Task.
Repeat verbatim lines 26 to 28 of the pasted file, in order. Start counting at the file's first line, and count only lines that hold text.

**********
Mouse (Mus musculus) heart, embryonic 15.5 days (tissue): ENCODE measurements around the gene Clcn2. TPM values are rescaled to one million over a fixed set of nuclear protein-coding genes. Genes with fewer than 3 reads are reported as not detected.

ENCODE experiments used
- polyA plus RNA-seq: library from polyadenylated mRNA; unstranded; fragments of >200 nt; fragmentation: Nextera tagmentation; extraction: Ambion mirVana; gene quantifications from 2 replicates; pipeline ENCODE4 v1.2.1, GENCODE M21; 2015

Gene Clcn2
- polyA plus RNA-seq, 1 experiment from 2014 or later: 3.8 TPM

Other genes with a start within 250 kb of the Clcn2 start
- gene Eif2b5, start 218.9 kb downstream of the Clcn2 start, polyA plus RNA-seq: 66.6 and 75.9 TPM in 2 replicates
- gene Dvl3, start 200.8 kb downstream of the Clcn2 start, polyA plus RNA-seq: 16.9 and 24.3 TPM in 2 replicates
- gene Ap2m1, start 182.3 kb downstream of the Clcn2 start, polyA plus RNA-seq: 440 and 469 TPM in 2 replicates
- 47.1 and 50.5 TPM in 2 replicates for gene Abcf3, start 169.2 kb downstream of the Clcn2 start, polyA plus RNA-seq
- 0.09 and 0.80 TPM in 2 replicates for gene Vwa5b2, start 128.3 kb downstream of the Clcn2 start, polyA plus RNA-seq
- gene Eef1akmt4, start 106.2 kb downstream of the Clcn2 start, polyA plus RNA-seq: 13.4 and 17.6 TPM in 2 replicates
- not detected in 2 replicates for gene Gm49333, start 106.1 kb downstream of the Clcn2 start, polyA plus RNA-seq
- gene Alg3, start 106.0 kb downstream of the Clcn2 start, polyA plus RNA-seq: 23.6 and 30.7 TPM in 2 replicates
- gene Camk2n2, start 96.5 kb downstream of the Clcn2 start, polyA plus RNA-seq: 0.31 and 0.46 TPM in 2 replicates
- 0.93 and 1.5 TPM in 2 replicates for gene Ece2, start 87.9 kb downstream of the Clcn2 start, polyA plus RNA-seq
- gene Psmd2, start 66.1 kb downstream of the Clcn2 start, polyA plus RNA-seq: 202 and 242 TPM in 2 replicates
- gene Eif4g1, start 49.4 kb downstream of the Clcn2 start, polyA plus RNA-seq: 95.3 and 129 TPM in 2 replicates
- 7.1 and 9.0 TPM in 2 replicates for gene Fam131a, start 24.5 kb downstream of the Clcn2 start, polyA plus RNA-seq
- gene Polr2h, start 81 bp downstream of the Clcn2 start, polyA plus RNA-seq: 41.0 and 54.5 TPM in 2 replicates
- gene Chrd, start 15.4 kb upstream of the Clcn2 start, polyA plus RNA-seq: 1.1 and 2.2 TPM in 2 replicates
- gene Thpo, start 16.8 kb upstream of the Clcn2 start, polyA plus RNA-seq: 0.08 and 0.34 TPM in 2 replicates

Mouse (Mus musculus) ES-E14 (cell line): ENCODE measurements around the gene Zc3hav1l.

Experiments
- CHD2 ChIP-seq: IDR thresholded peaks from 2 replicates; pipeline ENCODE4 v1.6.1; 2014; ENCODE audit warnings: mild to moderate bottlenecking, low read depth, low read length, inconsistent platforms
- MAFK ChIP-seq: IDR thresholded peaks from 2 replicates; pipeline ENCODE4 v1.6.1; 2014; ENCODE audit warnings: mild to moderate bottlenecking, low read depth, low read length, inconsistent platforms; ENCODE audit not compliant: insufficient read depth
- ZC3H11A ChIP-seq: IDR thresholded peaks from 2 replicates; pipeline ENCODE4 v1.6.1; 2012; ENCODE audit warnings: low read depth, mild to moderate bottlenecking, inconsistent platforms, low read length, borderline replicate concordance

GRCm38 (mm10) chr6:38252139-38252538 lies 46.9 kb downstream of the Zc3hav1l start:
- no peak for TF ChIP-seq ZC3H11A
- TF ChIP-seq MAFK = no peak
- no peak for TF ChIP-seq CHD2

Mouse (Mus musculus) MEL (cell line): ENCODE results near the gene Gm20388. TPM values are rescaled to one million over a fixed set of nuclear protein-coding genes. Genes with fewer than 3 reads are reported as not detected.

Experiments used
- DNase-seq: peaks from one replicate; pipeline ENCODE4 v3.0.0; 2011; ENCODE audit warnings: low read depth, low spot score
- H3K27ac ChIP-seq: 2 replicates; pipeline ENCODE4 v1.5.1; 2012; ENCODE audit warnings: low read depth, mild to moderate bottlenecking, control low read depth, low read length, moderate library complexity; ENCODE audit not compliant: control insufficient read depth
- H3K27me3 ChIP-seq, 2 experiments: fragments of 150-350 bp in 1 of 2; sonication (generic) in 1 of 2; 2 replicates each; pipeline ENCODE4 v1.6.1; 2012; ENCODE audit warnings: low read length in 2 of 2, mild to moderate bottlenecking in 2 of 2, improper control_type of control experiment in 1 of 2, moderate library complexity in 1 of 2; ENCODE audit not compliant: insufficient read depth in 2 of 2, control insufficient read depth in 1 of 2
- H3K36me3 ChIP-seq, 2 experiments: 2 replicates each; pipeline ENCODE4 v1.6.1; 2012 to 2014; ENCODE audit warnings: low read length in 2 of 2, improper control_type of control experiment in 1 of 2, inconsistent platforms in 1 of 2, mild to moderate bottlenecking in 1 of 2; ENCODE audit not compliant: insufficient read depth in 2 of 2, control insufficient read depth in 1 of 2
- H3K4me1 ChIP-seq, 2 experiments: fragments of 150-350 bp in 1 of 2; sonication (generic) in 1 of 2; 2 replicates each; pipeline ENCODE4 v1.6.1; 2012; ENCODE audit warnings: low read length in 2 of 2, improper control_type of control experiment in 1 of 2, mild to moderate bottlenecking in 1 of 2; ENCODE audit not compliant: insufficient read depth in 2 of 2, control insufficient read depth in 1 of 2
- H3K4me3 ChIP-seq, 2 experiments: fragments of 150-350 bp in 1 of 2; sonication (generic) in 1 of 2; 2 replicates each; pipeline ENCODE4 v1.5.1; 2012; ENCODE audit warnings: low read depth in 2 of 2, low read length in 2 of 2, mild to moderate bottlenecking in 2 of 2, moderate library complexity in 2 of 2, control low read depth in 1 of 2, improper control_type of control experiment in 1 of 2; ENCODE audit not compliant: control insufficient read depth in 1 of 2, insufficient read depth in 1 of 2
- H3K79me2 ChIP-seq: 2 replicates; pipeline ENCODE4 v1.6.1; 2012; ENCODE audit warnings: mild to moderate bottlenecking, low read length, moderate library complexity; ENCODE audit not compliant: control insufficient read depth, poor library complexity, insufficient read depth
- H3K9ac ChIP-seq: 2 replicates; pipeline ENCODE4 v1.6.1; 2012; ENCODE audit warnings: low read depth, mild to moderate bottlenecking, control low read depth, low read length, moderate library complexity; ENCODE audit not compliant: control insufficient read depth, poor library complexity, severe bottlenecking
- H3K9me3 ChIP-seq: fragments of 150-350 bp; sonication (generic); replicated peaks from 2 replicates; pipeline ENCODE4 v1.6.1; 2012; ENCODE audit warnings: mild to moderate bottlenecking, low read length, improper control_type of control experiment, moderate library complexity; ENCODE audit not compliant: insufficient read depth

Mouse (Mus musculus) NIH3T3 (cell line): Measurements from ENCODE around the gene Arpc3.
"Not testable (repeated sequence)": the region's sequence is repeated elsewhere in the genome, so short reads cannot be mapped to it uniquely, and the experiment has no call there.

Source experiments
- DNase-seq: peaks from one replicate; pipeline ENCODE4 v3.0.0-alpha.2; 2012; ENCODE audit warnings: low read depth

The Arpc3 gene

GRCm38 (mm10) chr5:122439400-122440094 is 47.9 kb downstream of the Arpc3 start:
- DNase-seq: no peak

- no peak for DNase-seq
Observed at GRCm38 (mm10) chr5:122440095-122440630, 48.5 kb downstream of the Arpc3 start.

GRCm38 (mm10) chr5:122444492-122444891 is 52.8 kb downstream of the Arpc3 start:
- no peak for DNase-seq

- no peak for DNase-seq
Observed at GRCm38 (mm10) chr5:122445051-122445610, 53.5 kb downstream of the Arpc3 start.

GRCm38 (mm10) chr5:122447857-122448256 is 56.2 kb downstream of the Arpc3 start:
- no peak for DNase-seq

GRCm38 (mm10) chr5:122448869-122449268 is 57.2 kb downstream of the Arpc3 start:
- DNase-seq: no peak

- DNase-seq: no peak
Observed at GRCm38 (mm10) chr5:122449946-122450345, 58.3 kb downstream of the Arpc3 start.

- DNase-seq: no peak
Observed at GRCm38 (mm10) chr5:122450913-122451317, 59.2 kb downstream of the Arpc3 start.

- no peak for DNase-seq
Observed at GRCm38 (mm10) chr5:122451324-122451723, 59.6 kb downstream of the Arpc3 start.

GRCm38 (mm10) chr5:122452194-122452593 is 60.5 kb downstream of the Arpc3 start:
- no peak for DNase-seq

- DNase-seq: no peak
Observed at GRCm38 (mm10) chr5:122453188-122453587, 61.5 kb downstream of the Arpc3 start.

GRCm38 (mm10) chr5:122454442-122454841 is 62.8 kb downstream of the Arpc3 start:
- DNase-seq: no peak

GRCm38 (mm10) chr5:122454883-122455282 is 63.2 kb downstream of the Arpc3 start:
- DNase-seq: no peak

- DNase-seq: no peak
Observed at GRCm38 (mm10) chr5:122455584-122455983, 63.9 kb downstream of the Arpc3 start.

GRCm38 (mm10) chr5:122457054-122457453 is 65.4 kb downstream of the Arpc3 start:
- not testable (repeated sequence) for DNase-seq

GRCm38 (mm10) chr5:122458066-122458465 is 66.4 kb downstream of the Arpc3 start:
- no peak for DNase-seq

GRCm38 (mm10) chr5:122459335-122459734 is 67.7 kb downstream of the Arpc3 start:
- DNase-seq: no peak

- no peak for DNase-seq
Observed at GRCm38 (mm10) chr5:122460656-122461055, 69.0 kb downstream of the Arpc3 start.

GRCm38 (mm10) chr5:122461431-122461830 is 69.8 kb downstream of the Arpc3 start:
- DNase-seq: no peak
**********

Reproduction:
- MAFK ChIP-seq: IDR thresholded peaks from 2 replicates; pipeline ENCODE4 v1.6.1; 2014; ENCODE audit warnings: mild to moderate bottlenecking, low read depth, low read length, inconsistent platforms; ENCODE audit not compliant: insufficient read depth
- ZC3H11A ChIP-seq: IDR thresholded peaks from 2 replicates; pipeline ENCODE4 v1.6.1; 2012; ENCODE audit warnings: low read depth, mild to moderate bottlenecking, inconsistent platforms, low read length, borderline replicate concordance

GRCm38 (mm10) chr6:38252139-38252538 lies 46.9 kb downstream of the Zc3hav1l start: